In the return process, as the lever 81 pivots about the middle hinge hole 82, the slider 60 interconnected with the lever 81 is moved backward immediately while the interconnector 61 is not moved until the lever 81 contacts the projecting part 70. Thus, the finger member 42 is not moved until the extrusion rod 63 is completely out of the hollow needle 20 and passes below the paw 53 of the finger member 42 such that the extrusion rod 63 may not interfere with the next tag pin. Even though the interconnector 61 remains in contact with the rear end of the finger member 42 until the next tag pin is pulled down, the interconnector 61 is in a free state, not pushed by the slider 60, such that slipping may occur between the finger member 42 and the cutting part C of the tag pin T. Accordingly, it is necessary to apply oil of high viscosity such as grease between the guide walls 43a and 43b which guide the finger member 42 so that the rocking lever 41 or the finger member 42 may not slip backward.

As the lever 81 abuts against and pushes the projecting portion 70 backwards, the cam member 66 moving through the cam groove 45 lowers the elevating plate 40, and the finger member 42 pulls the next tag pin down to the extrusion position to complete one cycle of operation.

FIG. 7A illustrates another embodiment of a structure for mounting the rocking lever 41. This structure here has a protrusion 320 having a rectangular cross section and the pin 49 of the rocking lever 41 has a lower end 490 having a semicircular cross section. The rocking lever 41 is assembled to the elevating plate 40 with its lower end 490 penetrating through the pin hole 48 of the lower guide wall 43b on one side of the elevating plate 40 and protruding through the sliding groove 46 on the other side of the elevating plate 40. Referring to FIG. 7B, as a result, a flat face of the lower end 490 abuts against a flat face of the protrusion 320 and guided thereby such that the rocking lever 41 remains upright.

In this embodiment, because the rocking lever 41 does not move with respect to the elevating plate 40, the finger member 42 does not slip backward from the cutting part C of the tag pin T and the loading of the tag pin is ensured thereby while the elevating plate 40 is pulled down.

One aspect of the present invention makes it possible to adjust the stroke of the slider 60 in two stages.

Before the initial state of the operation shown in FIG. 6A, the user can shift the knob 36 to insert the latch 35 between the upper horizontal wall 33a and the yoke 68 of the interconnector 61. When the slider 60 is moved forward, the latch 35 is pushed by the slider 60 and slides along the bar 37. This makes the stroke of the slider 60 short which is adequate for a short and fine hollow needle. The stroke of the slider 60 without intervention of the latch 35 is long, which is adequate for a long and thick hollow needle.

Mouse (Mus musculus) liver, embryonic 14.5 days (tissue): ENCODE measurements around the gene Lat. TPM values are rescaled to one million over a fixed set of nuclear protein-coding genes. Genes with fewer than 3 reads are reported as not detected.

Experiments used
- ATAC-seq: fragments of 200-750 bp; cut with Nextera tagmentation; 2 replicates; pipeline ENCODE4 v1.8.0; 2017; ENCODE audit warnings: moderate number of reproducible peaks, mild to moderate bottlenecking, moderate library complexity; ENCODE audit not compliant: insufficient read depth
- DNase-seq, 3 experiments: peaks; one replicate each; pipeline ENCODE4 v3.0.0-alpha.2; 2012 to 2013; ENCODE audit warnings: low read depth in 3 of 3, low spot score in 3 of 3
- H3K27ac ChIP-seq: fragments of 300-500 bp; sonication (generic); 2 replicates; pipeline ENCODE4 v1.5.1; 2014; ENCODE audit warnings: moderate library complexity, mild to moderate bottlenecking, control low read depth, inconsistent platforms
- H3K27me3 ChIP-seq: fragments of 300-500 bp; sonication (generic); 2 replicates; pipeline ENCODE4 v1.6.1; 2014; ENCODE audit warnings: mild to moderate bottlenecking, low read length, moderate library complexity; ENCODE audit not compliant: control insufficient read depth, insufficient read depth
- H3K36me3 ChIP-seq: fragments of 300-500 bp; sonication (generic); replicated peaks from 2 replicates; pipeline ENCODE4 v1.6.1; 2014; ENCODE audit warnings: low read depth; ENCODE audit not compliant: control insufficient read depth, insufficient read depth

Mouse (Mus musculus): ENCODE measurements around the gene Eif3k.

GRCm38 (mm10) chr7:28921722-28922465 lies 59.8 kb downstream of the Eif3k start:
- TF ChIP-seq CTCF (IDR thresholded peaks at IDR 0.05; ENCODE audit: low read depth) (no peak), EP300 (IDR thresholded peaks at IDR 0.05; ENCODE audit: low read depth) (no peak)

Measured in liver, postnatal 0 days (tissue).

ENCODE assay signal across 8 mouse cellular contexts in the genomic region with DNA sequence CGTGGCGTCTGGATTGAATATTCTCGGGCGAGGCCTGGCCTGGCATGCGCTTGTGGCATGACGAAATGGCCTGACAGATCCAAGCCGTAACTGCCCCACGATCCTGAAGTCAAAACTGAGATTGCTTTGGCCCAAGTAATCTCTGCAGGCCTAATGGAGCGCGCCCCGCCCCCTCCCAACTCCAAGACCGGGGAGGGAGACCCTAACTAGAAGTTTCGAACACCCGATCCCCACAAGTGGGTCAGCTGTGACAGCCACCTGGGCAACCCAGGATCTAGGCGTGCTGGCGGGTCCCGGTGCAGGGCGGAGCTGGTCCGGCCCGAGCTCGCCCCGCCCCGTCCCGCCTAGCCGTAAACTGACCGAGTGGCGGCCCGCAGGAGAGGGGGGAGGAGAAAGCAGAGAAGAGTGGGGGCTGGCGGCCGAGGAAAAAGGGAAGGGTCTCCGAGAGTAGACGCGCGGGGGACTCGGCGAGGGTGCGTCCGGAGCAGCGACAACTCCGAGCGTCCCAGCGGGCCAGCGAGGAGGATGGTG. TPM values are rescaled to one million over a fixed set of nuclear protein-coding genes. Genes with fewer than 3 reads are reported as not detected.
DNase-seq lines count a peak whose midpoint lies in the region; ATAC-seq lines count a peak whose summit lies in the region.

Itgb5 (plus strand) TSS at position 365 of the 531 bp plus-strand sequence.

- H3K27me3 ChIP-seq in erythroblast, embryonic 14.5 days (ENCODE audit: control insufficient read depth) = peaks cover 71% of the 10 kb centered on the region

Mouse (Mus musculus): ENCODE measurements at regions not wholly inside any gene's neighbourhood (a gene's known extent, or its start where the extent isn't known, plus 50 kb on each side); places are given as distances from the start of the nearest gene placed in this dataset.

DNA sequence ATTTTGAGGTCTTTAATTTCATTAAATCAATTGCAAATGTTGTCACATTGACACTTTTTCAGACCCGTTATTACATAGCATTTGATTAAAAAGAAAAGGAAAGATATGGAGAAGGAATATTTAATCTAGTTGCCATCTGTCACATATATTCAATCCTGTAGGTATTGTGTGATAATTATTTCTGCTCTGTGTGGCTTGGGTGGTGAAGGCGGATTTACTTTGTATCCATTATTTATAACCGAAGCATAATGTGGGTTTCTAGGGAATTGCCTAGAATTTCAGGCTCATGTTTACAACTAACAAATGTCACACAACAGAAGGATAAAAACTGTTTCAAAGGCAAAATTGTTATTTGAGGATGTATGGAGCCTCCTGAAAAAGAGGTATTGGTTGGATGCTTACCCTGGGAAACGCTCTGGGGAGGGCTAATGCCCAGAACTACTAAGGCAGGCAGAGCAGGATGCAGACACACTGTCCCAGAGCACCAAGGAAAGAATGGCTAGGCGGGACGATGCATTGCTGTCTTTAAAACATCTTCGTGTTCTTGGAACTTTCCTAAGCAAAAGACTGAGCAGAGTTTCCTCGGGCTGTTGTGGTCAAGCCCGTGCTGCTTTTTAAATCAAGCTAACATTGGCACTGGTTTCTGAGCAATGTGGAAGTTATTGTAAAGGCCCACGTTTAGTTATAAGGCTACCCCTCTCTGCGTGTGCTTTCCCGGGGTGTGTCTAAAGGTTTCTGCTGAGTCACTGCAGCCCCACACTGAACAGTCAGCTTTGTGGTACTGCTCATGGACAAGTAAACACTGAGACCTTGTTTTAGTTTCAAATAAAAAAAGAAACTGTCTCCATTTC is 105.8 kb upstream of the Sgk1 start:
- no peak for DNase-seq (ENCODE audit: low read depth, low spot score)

When the interconnector 61 is moved back, the latch 35 is pushed by the interconnector 61 and slides back along the bar 37.

As described above, a simple combination of the elevating plate, rocking lever, and the finger member in the present invention produces a four-stepped movement of the finger member which makes it possible to extrude the tag pin accurately regardless to the pitch of the tag pins in a string. Also, the stroke of the slider can be adjusted in two stages such that two kinds of hollow needles can be used in one tag pin attacher.

Furthermore, it is easy to change the design of the tag pin attacher itself because it is enough to change the cam groove formed on the elevating plate according to the pitch of the tag pins in the string.

Patent Citations
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Referenced by
Citing PatentFiling datePublication dateApplicantTitle
US6789717 *Oct 9, 2002Sep 14, 2004M.I.T. International Co., Ltd.Loop pin connecting device
US8015689May 18, 2009Sep 13, 2011ADCO Industries—Technologies, L.P.Tag tool protective device, system, and method
US8104659 *Mar 27, 2006Jan 31, 2012Stanley Black & Decker, Inc.Electromagnetic stapler with a manually adjustable depth adjuster
US8296917Aug 13, 2009Oct 30, 2012ADCO Industries—Technologies, L.P.Tag tool protective device, system, and method
US8316529Apr 27, 2012Nov 27, 2012ADCO Industries—Technologies, L.P.Tag tool protective device, system, and method
US8720029Nov 26, 2012May 13, 2014ADCO Industries—Technologies, L.P.Tag tool protective device, system, and method
WO2010135327A1 *May 18, 2010Nov 25, 2010Adco Industries - Technologies, L.P.Tag tool protective device, system, and method
WO2011100399A1 *Feb 10, 2011Aug 18, 2011Avery Dennison CorporationPlastic fastener dispensing hand tool having an anvil
WO2011100400A1 *Feb 10, 2011Aug 18, 2011Avery Dennison CorporationPlastic fastener dispensing hand tool having an anvil
Classifications
U.S. Classification227/67
International ClassificationB65C7/00
Cooperative ClassificationB65C7/005
European ClassificationB65C7/00C2
Legal Events
DateCodeEventDescription
Nov 28, 2006FPExpired due to failure to pay maintenance fee
Effective date: 20060929
Sep 29, 2006LAPSLapse for failure to pay maintenance fees
Apr 19, 2006REMIMaintenance fee reminder mailed
Mar 25, 2002FPAYFee payment
Year of fee payment: 4